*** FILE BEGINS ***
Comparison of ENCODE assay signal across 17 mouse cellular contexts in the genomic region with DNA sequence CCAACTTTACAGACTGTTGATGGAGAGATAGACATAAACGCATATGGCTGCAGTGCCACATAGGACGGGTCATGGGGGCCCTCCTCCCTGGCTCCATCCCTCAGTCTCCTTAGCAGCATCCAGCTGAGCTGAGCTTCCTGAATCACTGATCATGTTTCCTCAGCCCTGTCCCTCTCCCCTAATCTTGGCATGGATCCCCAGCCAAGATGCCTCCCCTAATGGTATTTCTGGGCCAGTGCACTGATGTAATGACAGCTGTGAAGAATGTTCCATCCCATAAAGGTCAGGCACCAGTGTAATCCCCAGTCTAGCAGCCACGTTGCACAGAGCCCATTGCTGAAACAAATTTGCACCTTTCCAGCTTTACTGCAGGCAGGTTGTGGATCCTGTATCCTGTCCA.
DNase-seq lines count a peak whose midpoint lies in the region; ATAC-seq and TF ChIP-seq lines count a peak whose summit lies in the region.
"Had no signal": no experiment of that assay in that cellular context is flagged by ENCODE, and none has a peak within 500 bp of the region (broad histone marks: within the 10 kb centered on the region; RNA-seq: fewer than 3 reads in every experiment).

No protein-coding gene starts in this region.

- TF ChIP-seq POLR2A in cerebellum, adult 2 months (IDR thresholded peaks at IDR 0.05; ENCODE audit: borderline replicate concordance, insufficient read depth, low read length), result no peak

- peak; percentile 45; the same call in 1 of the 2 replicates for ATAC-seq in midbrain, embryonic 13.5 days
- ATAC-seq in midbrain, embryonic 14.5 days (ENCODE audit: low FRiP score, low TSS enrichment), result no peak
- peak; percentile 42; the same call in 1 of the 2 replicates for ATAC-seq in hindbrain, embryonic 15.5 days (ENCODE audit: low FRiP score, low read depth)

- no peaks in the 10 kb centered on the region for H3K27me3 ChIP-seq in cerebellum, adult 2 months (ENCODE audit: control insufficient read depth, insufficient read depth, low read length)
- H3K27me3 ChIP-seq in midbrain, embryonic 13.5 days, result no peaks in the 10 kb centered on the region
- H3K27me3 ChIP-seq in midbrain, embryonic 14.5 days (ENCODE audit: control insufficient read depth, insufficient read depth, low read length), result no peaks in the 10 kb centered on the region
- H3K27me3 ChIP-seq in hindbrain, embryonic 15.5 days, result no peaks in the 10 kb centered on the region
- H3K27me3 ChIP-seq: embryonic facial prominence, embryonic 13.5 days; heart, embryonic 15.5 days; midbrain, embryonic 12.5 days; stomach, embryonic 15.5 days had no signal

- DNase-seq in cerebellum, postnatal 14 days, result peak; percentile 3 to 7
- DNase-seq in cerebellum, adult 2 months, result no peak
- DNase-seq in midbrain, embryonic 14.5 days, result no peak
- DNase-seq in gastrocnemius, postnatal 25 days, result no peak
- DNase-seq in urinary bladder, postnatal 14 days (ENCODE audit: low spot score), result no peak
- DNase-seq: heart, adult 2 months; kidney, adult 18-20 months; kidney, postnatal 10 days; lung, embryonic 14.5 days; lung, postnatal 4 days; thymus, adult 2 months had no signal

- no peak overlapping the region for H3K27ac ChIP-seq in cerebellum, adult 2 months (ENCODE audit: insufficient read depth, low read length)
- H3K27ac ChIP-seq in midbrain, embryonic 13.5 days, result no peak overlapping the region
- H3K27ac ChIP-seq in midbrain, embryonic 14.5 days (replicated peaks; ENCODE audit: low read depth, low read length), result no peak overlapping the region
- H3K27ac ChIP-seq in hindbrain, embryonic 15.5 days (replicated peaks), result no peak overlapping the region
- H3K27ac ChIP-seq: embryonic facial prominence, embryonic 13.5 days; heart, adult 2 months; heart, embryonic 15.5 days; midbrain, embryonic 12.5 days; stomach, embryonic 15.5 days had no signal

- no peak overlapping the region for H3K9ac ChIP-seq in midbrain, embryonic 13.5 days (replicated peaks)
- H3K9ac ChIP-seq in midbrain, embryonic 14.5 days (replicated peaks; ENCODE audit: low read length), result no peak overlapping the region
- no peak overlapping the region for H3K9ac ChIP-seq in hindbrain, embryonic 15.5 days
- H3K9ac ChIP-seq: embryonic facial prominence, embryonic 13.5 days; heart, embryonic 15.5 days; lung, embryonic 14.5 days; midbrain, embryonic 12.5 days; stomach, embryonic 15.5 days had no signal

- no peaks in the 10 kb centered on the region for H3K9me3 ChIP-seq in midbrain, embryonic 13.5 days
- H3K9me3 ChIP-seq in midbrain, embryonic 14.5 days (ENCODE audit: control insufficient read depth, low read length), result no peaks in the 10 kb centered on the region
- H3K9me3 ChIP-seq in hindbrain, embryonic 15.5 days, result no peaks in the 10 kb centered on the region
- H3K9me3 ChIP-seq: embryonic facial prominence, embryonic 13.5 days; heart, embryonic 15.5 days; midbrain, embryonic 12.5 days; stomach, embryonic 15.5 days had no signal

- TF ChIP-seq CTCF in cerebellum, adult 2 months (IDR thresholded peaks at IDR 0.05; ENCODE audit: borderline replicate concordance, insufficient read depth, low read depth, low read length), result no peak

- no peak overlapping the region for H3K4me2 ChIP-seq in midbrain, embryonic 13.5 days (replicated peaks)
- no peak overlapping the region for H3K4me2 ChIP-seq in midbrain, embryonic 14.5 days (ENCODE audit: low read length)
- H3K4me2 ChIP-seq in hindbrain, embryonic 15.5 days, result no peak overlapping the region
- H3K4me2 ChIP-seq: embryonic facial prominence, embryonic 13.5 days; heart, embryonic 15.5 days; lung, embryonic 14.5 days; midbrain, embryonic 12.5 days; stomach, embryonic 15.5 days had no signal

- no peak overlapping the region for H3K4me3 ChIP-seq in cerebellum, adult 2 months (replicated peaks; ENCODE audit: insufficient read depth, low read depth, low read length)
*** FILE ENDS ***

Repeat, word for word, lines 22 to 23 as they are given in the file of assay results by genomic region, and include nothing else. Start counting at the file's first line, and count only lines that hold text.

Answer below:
- H3K27ac ChIP-seq in midbrain, embryonic 14.5 days (replicated peaks; ENCODE audit: low read depth, low read length), result no peak overlapping the region
- H3K27ac ChIP-seq in hindbrain, embryonic 15.5 days (replicated peaks), result no peak overlapping the region